I have a confession.
It’s a bit of an addiction I have, that sometimes takes up far more time and energy than it should, time and energy that could be far better spent in other more creative, more healthy ways.
I like counting beans.
Not actual beans. What I mean is keeping score, tallying up, focusing on what I’ve already done, instead of what I’m doing now, and what I want to be doing next.
For example, looking at all the stuff I’ve written and feeling a little too complacent and pleased with myself, rather than writing even better new stuff.
Or checking my Google Analytics or Feedburner stats to see how many new visits I’ve had on my sites today, this week, this month, this year, instead of focusing on new ways to encourage more readers, and to better serve existing valuable readers.
Or looking back nostalgically on creative glories of the past, rather than creating wonderful new glories right now.
I’m all for celebrating your past successes, and acknowledging your evolution as an artist.
I think it’s vitally important, and if we don’t do this, it’s so easy to forget how far we’ve progressed, and forget how we’ve created far more than we thought.
But there’s a fine line, a balance to be found.
Procrastination manifests its beautiful visage in many ways, and this is one of them.
You’ve created great work in the past. And you can create great work again. Better, deeper, more beautiful and more passionate art than you’ve ever created before.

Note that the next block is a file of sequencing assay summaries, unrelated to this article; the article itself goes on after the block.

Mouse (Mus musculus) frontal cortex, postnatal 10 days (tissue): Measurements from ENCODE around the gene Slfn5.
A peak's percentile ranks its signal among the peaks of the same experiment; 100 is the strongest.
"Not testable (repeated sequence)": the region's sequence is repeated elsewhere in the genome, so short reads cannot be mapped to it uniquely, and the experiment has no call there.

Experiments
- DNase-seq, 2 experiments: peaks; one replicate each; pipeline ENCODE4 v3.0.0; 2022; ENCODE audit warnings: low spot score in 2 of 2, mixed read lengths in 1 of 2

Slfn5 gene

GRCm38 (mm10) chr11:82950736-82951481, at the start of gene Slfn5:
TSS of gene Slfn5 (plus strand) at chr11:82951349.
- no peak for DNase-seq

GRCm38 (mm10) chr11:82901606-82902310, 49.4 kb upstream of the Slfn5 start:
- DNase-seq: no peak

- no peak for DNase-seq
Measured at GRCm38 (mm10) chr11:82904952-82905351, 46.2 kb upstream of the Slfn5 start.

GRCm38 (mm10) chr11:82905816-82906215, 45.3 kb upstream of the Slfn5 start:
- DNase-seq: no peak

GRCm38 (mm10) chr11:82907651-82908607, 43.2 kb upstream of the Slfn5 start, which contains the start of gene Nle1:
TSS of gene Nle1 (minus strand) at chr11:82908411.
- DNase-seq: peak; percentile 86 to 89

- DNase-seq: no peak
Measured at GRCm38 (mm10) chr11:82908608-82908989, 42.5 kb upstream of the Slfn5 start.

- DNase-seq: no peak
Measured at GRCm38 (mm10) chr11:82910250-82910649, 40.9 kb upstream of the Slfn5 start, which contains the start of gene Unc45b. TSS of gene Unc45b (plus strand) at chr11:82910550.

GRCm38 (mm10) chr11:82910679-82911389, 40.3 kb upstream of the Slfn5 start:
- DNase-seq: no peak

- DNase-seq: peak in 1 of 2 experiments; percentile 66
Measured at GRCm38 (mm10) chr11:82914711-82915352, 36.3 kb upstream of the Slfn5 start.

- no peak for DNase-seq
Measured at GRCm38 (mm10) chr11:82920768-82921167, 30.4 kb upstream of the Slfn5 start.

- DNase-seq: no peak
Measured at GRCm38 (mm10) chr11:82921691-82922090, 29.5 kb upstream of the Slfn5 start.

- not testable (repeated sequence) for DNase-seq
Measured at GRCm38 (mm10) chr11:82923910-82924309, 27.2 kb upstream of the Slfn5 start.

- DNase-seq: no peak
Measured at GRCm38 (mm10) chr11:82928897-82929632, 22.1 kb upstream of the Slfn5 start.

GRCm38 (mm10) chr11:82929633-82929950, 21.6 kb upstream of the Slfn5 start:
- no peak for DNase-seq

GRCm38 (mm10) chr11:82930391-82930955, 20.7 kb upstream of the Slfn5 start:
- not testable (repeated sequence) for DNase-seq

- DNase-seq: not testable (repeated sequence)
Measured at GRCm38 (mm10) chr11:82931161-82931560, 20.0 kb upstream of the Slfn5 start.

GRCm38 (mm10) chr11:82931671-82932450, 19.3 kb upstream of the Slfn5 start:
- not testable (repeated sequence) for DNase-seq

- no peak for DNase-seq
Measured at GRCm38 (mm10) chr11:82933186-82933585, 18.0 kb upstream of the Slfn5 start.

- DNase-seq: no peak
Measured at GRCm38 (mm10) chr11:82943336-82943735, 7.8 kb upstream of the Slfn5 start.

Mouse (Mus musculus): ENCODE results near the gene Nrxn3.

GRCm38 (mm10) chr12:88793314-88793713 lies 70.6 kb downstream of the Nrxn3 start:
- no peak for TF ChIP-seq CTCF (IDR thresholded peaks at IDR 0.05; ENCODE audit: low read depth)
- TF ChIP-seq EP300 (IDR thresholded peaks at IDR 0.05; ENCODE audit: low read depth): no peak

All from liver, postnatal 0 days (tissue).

But only if you create it. It won’t magically just appear in front of you.
You can think about creating it, you can plan creating it, you can read about how to create it for the rest of life. It’s not the same as creating it!
As artists, a restlessness and a curiosity is inherent in most of us. This is a good attribute because it drives us to keep exploring, keep reaching, keep communicating, keep creating.
Make use of this, let it lead you. Scatter those new seeds, and see them grow.
But while you’re waiting for them to grow, keep scattering, keep sowing.
Don’t return to your plot and keep poking the soil every hour to see what’s sprouting. And don’t keep reminiscing about golden harvests of past years.
Create, now, today.
What do you want to create right now, more than anything else?
Go for it, give it everything you have. Start sowing your glorious creative harvests of the future today.
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